So after my 'attempt' to construct a hexapod, I figured I'd post my findings for others to avoid...
SERVOS ARE RATED IN IN-OZ
Yep, I should work at NASA, because I used in-lbs. Oops. Anyway, to find the estimated maximum total leg length:
Imagine the hex splayed out, legs straight to the sides (as if squished)
Now imagine the hex supported only by two legs, one on either side.
Each foot now supports half of the load (weight) of the hex
The highest loaded joint is at the femur-coxa (hip) vertical joint, so let's consider this first.
Determine the total weight of your hex, everything.
The torque required to keep the hex in this position (legs straight out) is esitmated by the simple beam equation 'T=P * X/2', where T is the torque, P is the total load (weight), and X is the length from the foot tip to the hip vertical joint center. The can be re-arranged to read X= T * 2/ P
So as an examle:
Total weight = 3.0 lbs (48 oz)
Servo Torque = 83 in-oz (HS 485HB)
X = 83 oz-in * 2 / 48 oz-in = 3.5 in
Now you're probably thinking, my hex would never be in this position, and I would agree. You might also be thinking, it walks on three legs, not two, so I can divide the weight by three... eh, not really. The total load of the hex is split evenly between all three legs only when the angles between them are 120 deg; most likely two legs on one side will support half the weight, BUT the other single leg will support the other half.
However, we did over-estimate the total weight a bit. If using a tripod gait, three legs are in the air, so the we can tweak the weight used. The weight supported is closer to the sum of:
(6) hip horizontal servos
(6) knee and vertical hip servos up in air
(3) hip vertical servos of legs on ground
(1) battery (or more)
(3) total arm weights (less servos)
(1) body frame
(1) wires and hardware (which are heavier than you think)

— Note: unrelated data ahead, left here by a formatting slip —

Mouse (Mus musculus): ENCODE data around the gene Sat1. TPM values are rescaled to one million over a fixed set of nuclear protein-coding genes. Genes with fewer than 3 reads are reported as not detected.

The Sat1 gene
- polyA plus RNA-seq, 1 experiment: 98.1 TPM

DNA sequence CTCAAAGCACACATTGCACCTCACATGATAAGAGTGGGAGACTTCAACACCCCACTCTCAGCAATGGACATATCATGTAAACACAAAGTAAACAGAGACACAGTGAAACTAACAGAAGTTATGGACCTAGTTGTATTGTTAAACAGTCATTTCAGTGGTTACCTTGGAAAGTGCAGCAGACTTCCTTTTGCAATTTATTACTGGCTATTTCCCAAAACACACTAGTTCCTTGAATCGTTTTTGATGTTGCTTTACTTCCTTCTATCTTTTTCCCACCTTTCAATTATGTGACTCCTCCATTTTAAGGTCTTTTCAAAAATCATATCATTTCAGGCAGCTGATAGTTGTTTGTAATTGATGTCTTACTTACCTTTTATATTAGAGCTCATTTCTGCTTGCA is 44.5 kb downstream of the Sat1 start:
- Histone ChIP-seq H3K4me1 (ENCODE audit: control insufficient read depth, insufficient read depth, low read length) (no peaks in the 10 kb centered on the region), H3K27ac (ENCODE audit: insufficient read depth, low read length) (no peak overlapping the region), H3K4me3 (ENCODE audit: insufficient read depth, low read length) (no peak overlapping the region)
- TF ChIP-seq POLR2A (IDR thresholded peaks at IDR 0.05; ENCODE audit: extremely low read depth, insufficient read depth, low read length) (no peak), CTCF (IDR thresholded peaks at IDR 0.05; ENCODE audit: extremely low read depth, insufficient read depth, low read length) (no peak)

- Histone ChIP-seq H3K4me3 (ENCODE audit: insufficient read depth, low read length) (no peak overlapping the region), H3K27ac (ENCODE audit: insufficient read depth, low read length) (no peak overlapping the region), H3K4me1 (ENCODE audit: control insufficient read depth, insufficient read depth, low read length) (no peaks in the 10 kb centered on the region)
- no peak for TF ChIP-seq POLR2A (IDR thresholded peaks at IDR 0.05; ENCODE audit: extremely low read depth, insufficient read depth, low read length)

All other stuff attached to body...
The knee servos on the ground actually work in our favor because they are on the opposite side of the joint, but since we are working on 'worst case' we'll just leave them out.
So for the imaginary HS 485HB hex:
(15) x 1.59 oz = 24 oz (HS 485HB)
(1) x 3.6 oz = 3.6 oz (2600 mA 6.0VDC battery)
All else ~ 8 oz
Total = 35.6 oz
Using this weight, X = 83 oz * 2 / 35.6 oz= 4.6 in
Mmm. That still sucks, what gives? Well, the actual torque at the hip vertical joint when the hex is standing/walking is only the offset of the foot, from the joint to the foot contact point, in one dimension (imagine a triangle, with the leg length the hypotenuse, the offset would be the base). We can 'cheat' and say that this distance will never be greater that 4.6", and the arm lengths can be any length at all. However, I would say that 2/3 to 3/4 of the total leg length would be more correct, so the maximum leg length on a standing/walking hex should be limited to:
Max leg length(in) ~ 3/2 *[servo torque in in-oz] * 2 / [15 servos+battery+frame+3 legs in OZ]
In the HS 485HB example above:
3/2 * 83 oz * 2 /35.6 oz = 7.0 in (Total length from foot tip to femur-coxa vertical joint)
Additionaly the knee torque can be calulated the same way, althougth the tibia (shin) is very close to vertical most of the time, so the torque requred is much less. That is:
T = P * X / 2 ; where T is torque, P is load (weight), and X is the tibia length
NOTE: your design/milage may vary, please use this only as an estimate *end disclaimer*
Next point: SERVOS USE POWER, LOTS OF IT
The servo data sheets are a wealth of information, but few have the golden number needed: locked rotor or stall amperage.
The micro servos I am using draw an incredible 1A each when really stressed out of position. Even with something like the ARC32 dual power rails, it is easy to overload the power supply system. It adds up quickly for a walking hex:
(3) servos full stall (hip vertical- supporting legs) 1A each = 3A
(6) servs moving (hip horizontal- all legs) 0.7 A each = 4.2A
(3) knee servos moving (up legs) 0.2 A each = 0.6A
(3) knee servos moving and supporting (supporting legs) 0.6 A each =1.8A
For a total estimate of 9.6A at 5.0 VDC. So if you are using a UBEC or other power regulator, size it approprately. For batteries, NiMH or similar batteries must be used due to the high current drains. Be sure to look for the "maximum current" value on the battery too.
I hope this helps someone; My wish is to not discourage anyone, but rather to have them avoid the costly mistakes I made. For the record, my original leg length was over 15 inches...not gonna happen...